Passwords & Data Breaches

Some friends that turn to me for information security advise recently asked my thoughts on the recent announcement of the data dump announced earlier this morning. I have not updated my blog in years, for which I feel terrible about, so I hope to change that starting with this post.

I would like to thank Melanie for calling my attention to this article. It was certainly better than what I read this morning and contained some additional details.

Before you read more, I want to let you know that this post contains some satire and humor. My students love it when I do this, so I am getting on my soap box. If you know the comedian, Lewis Black, imagine him giving this lecture. I draw my inspiration from him.

Based on multiple reporting sources, it seems that this data could be a mix of old data breaches and ones yet to be reported. Reports are stating that the data is roughly 2-3 years old.  Problem is, it is not clear where the data comes from and contains usernames and DECRYPTED (read: plain text, so anyone can read them) passwords. As a side note, this means that the sites where this data were probably not storing your password in an encrypted form, or if they were, they were doing it wrong. Yes, there is a right way to do it and it involves salt, yes, salt, but not table salt. That is a different post though.

Therefore, since we do not know where it came from (at least people are not saying yet, but I suspect researchers are working on it) it makes it hard to determine if this data is from old breaches or not.

Sad thing is, there is much more to come. The seller is offering this database up for anyone wanting to shell out $45. You can bet your ass hackers are going to buy it. It is only $45…for lifetime updates…not kidding…this guy is better than your Antivirus company, right? $45 is cheap when the payout could be huge…more on that in a bit. The really bad thing though, he has about slightly less than a terabyte (read: metric butt ton) of plan text dumps to come. Do I believe it? A little, but he has released one “collection” thus far that seems legit. I highly recommend reading the Krebs On Security (aside: please pay careful attention to the nice graphic about why your computer and accounts are valuable) article as it contains additional details on how this data can be used against you and why people would want it.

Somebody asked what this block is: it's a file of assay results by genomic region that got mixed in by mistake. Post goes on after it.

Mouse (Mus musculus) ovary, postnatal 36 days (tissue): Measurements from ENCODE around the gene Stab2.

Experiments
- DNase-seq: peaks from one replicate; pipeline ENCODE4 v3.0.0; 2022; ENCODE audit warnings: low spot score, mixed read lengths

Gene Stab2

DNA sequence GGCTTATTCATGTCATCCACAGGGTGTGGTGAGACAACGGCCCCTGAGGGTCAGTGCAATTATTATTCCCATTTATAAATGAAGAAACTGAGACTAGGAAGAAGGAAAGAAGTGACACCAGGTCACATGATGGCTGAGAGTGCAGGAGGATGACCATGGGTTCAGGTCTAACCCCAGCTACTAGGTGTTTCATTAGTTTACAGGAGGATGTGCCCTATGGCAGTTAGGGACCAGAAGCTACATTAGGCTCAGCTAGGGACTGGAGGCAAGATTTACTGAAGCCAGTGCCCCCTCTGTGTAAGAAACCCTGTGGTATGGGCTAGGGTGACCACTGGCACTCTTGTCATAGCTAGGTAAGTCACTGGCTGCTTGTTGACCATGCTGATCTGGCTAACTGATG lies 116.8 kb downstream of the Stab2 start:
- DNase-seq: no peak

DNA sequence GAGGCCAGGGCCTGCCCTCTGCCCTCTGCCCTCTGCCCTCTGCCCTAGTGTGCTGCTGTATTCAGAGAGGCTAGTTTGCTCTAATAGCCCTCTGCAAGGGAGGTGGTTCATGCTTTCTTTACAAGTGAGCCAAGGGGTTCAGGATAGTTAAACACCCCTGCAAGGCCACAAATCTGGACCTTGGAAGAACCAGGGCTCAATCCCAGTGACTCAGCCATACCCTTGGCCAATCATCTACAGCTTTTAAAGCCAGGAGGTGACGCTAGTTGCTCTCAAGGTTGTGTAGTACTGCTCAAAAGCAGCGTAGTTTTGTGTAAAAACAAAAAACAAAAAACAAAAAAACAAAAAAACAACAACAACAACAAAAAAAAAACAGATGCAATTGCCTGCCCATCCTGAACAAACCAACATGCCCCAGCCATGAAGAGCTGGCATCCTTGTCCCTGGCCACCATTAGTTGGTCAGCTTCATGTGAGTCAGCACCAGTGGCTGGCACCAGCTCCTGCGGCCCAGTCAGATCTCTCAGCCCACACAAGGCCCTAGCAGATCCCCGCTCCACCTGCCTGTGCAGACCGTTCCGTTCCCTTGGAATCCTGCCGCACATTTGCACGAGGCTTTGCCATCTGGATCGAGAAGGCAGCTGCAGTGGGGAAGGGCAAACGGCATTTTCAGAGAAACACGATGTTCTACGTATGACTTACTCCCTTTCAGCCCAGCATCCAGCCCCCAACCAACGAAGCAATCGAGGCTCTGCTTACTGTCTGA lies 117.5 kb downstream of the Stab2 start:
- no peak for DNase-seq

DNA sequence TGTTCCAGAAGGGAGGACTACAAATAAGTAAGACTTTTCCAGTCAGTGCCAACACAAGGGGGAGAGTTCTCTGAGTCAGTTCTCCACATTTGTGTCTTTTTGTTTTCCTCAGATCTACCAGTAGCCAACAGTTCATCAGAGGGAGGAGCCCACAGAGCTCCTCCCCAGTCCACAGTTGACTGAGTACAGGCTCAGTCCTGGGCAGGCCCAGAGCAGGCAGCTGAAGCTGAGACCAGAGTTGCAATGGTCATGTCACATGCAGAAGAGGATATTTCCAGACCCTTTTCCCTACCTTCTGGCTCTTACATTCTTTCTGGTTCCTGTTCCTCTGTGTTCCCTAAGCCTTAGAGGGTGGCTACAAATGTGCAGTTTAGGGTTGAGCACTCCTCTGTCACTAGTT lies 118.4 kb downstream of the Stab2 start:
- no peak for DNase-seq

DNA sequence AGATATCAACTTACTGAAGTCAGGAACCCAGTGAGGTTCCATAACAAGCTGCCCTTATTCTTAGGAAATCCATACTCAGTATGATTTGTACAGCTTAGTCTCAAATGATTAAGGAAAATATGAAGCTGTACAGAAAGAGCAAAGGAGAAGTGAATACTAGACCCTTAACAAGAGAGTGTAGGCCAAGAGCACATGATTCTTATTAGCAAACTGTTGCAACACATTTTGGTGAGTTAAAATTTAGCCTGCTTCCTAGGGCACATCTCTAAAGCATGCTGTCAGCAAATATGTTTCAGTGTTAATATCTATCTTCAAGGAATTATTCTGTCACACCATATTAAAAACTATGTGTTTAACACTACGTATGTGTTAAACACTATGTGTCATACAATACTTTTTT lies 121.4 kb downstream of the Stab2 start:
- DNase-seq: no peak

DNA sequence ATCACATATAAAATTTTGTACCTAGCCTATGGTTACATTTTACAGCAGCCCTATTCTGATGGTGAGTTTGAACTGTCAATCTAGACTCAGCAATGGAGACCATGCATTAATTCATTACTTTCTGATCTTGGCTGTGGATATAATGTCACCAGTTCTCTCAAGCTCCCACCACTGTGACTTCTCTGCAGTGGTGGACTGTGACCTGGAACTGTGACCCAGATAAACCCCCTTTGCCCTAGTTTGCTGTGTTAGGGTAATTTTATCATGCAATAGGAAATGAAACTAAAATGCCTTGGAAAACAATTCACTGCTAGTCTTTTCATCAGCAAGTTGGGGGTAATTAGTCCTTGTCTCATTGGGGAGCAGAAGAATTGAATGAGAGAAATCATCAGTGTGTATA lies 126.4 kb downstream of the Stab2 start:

The Payout

What is one of your most valuable passwords? Think about it. I will wait……. Your email password. Why? Well, how do you reset your password for all the other sites you use that are associated with that password. Are you catching what I am throwing down? I hope so. Hackers know where the password dumps come from. If they get your email, they can reset your password on other sites without you noticing (if they are good). If you haven’t changed your email password in a while, go do it NOW! I will wait. Go on, do it! All your friends are (at least I am pretending they are). Hackers will leverage every bit of information they can find about you and use it against you. Go Google yourself, it’s not egotistical, it makes sense. I want to know what information is out there about me and how can it be used against me. I check at least monthly. Heck, you can even setup Google Alerts to notify you when something new is discovered by their search engine about you.

What the heck can I do?

First off, I would head over to Have I Been Pwned (HIBP) to see if your email was ever part of a breach. Now, the fun part. Do you want to know if your password was ever part of a breach? Same site, but go here. I am probably going to catch hell for even suggesting that you enter your password to see if it was part of a breach. I am paranoid (if you haven’t figured that out yet) but the site protects your password using something called k-Anonymity. The article explains it. The site is essentially only getting the first 5 characters of your hashed password. Your browser does the comparison. This means the server never receives your password in the clear. It is sent a partial hash and the server returns the query results and the client does the matching. Yeah, it is technical, but makes sense. The HIBP site never gets your password.  Ok, so anyway, moving on. What the hell do I do George? Some hackers are hell bent on getting my cash and identity and you are talking about hashes and salt. I mean, what the hell? First, calm down. Below are a few things I want you to do: